“I thought the governor did a tremendous job of outlining not only who he is but also his vision for the country,” said Republican pollster Robert Blizzard, who is doing work with the DeSantis campaign. “When you think about who’s the audience here, it’s Iowa and New Hampshire Republican primary voters.”
And many supporters and critics of DeSantis have been quick to point out that his conversation with Musk on Twitter likely will not resonate with voters in the early contest states.
“The handwringing and bed-wetting from a few folks out there is not rational,” said Jason Cabel Roe, a Republican strategist. “I don’t think that there is anyone in the professional political class that doesn’t understand that a new platform within the Twitter platform having a technical difficulty is not, per se, Ron DeSantis or his campaign’s fault. It’s Twitter’s fault.”
That hasn’t stopped the former president from badgering DeSantis over the event. Trump called DeSantis’s launch a “disaster” in a post on his social media platform Truth Social and posted a doctored video on Instagram of a rocket launching and quickly exploding with “Ron! 2024” on it.
DeSantis responded to Trump’s criticism, telling “The Pulse of New Hampshire” on Thursday that Trump “understands that I’ve got a good chance to beat him, because he doesn’t criticize anybody else now. It’s only me.”
But others say Trump will likely continue to invoke the Twitter launch in an effort to mar the Florida governor.
“The issue here is going to be the spin of the event,” said Ford O’Connell, a Florida-based Republican strategist. “If you are the Trump team, you’re basically going to say, ‘If he isn’t ready to launch, then he isn’t ready to run the country.’”
The latest onslaught of attacks from Trump and his team is part of an effort to define the governor for primary voters before DeSantis has a chance to fully reach the Republican primary electorate.
“It just wasn’t the best opening for them. I think they’re going to try to move forward,” said one GOP strategist. “I think the issue they’re going to have is trying to turn the narrative around —that’s not going to happen unless they win Iowa.”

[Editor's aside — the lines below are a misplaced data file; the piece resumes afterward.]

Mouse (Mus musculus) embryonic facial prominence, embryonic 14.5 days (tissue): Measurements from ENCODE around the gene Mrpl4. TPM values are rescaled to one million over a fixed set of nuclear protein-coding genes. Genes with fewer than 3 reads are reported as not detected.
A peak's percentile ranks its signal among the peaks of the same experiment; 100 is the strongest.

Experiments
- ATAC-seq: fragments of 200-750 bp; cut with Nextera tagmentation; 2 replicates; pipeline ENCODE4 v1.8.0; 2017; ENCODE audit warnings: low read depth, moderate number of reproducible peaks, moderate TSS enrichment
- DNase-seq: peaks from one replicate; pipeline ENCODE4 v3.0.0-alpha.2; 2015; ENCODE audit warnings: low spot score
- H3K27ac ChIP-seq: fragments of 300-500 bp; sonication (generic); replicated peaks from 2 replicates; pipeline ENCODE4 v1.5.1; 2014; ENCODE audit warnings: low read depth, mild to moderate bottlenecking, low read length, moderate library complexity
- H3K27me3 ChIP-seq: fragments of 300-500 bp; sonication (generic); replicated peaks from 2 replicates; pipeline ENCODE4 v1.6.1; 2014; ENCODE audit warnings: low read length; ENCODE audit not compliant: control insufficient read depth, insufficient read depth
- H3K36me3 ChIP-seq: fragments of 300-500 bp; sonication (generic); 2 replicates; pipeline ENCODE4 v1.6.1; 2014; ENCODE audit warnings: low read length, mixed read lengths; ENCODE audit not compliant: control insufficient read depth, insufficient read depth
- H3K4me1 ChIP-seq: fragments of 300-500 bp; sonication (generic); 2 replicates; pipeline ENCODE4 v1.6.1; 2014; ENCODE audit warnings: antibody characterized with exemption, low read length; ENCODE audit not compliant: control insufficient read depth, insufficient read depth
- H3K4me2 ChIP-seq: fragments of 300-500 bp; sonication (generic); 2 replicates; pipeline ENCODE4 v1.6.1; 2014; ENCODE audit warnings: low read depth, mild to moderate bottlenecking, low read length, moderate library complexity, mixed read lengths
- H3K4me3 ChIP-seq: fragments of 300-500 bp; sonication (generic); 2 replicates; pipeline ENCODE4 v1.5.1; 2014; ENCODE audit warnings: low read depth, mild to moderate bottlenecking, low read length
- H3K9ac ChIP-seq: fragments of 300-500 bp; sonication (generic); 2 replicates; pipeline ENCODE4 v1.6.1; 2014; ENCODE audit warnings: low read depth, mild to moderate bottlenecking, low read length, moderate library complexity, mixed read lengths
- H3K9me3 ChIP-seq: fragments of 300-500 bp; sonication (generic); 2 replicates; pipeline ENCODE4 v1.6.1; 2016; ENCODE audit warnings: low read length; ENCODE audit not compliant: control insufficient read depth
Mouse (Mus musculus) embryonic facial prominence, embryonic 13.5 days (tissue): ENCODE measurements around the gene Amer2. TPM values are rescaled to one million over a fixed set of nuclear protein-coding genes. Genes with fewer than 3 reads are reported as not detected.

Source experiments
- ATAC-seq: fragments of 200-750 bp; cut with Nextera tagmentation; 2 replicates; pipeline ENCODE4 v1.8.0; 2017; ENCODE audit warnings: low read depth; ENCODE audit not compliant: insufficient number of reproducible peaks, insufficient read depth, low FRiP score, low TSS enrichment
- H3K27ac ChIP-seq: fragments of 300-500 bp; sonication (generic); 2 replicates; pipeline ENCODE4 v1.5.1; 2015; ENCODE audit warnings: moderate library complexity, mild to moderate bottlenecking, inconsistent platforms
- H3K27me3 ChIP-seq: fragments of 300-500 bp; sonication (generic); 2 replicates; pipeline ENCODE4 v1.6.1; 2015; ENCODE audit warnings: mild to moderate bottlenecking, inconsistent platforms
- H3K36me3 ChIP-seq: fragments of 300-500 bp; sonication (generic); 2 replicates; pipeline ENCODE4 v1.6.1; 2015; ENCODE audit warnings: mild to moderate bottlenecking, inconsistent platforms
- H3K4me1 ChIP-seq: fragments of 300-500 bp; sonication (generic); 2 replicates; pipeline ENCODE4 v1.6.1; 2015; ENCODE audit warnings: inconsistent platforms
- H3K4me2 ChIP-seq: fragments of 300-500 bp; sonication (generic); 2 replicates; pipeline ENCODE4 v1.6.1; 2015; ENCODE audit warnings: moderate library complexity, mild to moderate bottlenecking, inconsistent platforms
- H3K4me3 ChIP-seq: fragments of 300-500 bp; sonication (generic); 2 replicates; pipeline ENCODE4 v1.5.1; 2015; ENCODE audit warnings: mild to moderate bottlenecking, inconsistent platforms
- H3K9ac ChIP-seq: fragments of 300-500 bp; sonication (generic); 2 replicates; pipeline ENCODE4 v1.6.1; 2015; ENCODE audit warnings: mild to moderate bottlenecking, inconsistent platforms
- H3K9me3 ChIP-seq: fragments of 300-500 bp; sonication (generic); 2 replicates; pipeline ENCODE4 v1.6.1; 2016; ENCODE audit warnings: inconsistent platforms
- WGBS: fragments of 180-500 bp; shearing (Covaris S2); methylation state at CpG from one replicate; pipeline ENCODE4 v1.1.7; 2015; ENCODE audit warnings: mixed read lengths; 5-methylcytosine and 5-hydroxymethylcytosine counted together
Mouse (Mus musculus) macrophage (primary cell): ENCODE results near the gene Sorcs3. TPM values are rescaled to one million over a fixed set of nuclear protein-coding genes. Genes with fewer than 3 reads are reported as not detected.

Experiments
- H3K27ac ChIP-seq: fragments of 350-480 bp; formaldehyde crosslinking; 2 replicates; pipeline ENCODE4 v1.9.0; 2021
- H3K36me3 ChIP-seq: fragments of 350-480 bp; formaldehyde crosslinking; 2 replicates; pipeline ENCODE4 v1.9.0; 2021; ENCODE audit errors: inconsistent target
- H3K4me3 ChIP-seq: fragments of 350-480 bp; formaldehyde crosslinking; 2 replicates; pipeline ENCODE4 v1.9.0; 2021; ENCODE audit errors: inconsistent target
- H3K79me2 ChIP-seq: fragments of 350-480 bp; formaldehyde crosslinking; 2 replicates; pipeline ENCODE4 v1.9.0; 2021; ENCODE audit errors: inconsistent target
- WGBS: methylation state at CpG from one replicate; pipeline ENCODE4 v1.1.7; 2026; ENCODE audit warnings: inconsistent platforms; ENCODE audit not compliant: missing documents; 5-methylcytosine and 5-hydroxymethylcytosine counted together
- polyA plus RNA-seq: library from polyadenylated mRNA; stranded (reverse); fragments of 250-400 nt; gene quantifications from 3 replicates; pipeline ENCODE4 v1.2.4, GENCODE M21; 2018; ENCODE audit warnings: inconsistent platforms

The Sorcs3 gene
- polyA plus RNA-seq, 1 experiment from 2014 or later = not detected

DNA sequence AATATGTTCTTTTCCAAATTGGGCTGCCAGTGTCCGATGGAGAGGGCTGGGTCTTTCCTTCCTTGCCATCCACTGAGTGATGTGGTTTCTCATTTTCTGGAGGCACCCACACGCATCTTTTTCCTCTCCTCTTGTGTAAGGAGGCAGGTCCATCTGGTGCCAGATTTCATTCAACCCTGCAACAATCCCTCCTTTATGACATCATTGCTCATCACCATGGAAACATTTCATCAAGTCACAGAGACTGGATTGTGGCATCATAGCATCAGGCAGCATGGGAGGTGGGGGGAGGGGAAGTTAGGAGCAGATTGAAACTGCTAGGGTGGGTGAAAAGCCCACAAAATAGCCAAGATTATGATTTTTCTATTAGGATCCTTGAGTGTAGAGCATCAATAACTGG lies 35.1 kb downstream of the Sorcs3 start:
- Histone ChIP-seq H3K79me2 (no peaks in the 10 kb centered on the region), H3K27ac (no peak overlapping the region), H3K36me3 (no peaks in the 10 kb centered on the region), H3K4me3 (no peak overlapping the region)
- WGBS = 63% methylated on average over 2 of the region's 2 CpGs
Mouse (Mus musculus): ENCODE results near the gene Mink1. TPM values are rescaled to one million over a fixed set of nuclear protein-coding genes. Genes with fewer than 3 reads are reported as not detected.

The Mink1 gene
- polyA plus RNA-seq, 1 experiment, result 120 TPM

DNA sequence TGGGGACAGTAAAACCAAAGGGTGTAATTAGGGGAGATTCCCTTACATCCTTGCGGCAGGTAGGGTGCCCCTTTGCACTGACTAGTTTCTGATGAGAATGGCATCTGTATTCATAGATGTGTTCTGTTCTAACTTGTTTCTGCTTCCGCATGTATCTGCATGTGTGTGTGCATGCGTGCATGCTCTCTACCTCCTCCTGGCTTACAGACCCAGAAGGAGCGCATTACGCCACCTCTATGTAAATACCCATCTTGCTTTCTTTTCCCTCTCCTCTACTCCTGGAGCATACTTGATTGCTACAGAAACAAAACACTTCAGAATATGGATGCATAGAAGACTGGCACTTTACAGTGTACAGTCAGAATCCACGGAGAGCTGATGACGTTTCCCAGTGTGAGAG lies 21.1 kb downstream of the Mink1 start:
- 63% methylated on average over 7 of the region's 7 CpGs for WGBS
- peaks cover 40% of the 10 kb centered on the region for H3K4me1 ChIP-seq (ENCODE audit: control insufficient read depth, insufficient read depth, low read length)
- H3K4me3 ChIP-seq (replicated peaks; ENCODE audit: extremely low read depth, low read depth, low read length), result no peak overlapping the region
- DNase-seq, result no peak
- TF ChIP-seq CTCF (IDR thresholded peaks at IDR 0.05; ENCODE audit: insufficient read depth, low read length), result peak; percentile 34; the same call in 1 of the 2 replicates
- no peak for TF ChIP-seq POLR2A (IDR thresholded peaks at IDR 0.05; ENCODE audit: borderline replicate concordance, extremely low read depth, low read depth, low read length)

An Emerson College survey published Thursday showed Trump with a massive 42-point lead over DeSantis among Iowa Republican Caucus voters.
DeSantis’s allies have acknowledged the former president’s lead but say that the race is much tighter than what Emerson College reported.
“There’s been other polls out there that have the race much tighter,” Blizzard said. “I don’t buy for a minute that that’s any semblance of reality in Iowa.”
“I think it’s been crystal clear for months that this is a two-man race,” he said.
DeSantis’s effort to reach Republican primary voters in early states is just beginning. On Thursday, the campaign announced its first early-state blitz, dubbed “Our Great American Comeback Tour.” The tour will kick off in Iowa on Tuesday and include stops in New Hampshire and South Carolina.
“Everybody wants this election to be tomorrow, but it’s not. It’s a primary process,” said Alex Stroman, a South Carolina Republican strategist. “I don’t think that any of the candidates’ announcements have shown anything except that the race is wide open and won’t be decided on cable TV and within the echo chamber on Twitter.”
Blizzard echoed that point, saying the conversation taking place around the campaign will change by the Iowa Caucuses.
“We’re what, five, six, seven months away from the Iowa Caucus?” Blizzard said. “I don’t think anybody will be talking about this in a week or so.”